In 2014, when Super GT began to align its regulations with the DTM series in preparation for a combined ‘Class One’ future (which looks set to happen in 2019), GT500 underwent one of the biggest changes it’s ever seen.
Mechanically, all cars from the three manufacturers – Honda, Toyota and Nissan – switched to turbocharged 2.0-liter engines, immediately doing away with the unique character that separated them from each other. But this is for the good of the sport as GT500 cars will soon be able to mix with those in the DTM and vice-versa, creating more interesting racing.
But before any of that happens, GT500 is still GT500, and this year in particular has seen some changes to the most striking part of the cars – their exteriors. After some concerns last season that the cars in the class were generating cornering speeds that were too high, the regulations were updated to reduce downforce by 25%. The result is what you see here – at least as far as the GT-R is concerned.
During a rare moment of silence in the Fuji Speedway pit where one of the Calsonic cars was housed for the recent Nismo Festival, I decided to hang around for a moment or two and take a closer look at some of the parts that make up its aerodynamic package.
From a distance these cars appear intricately complex, but if you take a step closer, you can kind of understand why a particular design cue may be there.
Fender-top extractors are something we’re now seeing used in time attack, and they’re there to take pressure developed in the wheel well and channel it as cleanly as possible around the car.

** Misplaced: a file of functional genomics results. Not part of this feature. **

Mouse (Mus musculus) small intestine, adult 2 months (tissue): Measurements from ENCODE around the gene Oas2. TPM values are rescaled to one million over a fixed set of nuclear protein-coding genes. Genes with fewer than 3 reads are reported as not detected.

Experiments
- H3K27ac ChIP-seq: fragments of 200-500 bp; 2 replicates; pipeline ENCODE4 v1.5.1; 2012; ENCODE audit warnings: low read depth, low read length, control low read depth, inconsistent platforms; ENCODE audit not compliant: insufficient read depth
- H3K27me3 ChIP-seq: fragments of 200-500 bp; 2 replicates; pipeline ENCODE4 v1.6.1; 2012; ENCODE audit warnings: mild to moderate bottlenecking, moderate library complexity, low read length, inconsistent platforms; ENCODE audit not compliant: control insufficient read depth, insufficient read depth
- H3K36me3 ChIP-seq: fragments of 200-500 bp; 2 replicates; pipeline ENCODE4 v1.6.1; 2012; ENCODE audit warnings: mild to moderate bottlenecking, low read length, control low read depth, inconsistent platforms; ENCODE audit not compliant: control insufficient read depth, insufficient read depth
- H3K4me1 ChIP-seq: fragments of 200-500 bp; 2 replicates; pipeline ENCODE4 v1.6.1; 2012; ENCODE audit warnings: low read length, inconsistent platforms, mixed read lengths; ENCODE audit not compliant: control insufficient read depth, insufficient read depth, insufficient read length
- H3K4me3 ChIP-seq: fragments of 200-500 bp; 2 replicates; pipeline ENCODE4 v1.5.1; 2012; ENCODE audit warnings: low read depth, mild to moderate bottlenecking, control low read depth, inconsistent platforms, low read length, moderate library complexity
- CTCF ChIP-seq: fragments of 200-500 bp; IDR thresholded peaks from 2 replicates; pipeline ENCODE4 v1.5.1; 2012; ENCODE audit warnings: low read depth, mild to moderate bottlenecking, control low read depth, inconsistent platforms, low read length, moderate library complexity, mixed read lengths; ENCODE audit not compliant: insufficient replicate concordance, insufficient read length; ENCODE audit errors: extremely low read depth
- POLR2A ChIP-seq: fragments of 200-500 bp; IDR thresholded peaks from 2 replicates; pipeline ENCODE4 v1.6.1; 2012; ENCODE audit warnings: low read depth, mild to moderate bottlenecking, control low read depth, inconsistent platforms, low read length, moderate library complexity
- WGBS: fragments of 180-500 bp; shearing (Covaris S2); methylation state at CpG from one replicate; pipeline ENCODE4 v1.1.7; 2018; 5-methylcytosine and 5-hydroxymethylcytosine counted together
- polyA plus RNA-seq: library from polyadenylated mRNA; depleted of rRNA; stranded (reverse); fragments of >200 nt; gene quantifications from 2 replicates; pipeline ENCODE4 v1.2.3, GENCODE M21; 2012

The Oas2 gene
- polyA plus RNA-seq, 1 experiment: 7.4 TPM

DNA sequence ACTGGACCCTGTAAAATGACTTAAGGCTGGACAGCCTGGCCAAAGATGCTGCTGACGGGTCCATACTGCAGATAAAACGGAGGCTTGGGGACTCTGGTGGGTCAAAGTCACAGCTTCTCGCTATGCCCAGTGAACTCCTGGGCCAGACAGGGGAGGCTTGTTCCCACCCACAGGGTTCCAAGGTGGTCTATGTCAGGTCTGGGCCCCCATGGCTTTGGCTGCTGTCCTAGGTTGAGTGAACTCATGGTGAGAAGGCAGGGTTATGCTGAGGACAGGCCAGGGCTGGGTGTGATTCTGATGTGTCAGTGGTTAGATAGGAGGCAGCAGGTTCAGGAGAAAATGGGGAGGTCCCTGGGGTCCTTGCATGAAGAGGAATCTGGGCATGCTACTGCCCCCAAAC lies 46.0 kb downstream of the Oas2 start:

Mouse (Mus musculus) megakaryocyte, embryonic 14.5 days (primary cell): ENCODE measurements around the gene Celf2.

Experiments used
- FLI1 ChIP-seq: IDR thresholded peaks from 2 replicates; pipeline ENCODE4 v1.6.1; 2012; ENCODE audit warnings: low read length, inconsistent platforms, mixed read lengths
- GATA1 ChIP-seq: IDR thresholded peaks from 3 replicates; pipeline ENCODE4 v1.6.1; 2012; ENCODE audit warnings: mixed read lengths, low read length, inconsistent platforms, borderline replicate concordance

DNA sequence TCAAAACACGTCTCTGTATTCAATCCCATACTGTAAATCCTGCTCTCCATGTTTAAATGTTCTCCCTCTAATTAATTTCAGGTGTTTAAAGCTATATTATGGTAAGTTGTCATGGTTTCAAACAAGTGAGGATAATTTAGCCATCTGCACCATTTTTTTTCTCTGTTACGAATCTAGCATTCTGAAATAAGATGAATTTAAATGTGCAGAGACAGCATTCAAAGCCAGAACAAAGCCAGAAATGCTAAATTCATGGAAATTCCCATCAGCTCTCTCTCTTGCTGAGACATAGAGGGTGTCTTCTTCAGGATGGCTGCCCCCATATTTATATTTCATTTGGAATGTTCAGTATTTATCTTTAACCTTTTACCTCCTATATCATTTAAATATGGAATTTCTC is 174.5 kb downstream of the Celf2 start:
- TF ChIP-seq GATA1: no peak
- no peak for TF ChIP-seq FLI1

Aero management through the car’s gaping mouth and the air guides within it, around the engine and all that there is in there, is a critical part of the whole car. If you think about it, anything you draw up air into could potentially become a big air brake if you don’t manage the flow precisely and smoothly, and possibly make good use of it. One of the most noticeable differences from last year’s car is that the front splitter is quite a lot shorter, instantly cutting front downforce in one fell swoop.
Still on the subject of air management is what to do with the air that’s been used to cool, and thus has passed through the various heat exchangers that sit in the front section. That’s where hood venting comes in, and I’m really liking the way the 2017 design looks here. Function can indeed be one with form.
The rear section of the front fenders and the side skirt design are again quite different from last year. They do the best possible job of managing the air around over and under the car, but at the same time factor in that 25% decrease in aerodynamic load.
It’s crazy how the length, shape and rake of every little flap and wing is carefully engineered to do a specific job while staying within the class regulations.
And one of those rules stipulates that all cars should have catalytic converters. The design of the core is pretty intricate, something you’d have to guess is to create just the right amount of back pressure so as to not upset the engine’s exhaust flow.
Compared to the front and front fender design, the rear looks a little less complicated. It’s a lot smoother and that’s because the lower section at least is trying to extract and flow away air without creating too much turbulence.
Then there are these little 90-degree, saw-edged details along the outer profile of the fenders. These are in place to shed vortices, helping clean up the airflow around the car.
Here’s a look into the big rectangular extractors at the rear, where you can see right through to the massive rear slicks.
The rear section of the GT-R almost looks identical to the road car, and on the trunk section a little boot spoiler has been added.
Of course, it all ends with the rear wing, which is relatively simple and not too big compared to even some of the fastest cars in time attack.
I always enjoy taking closer looks at race cars of this level; there’s much to take in and it’s fun just trying to make sense of it all.
Dino Dalle Carbonare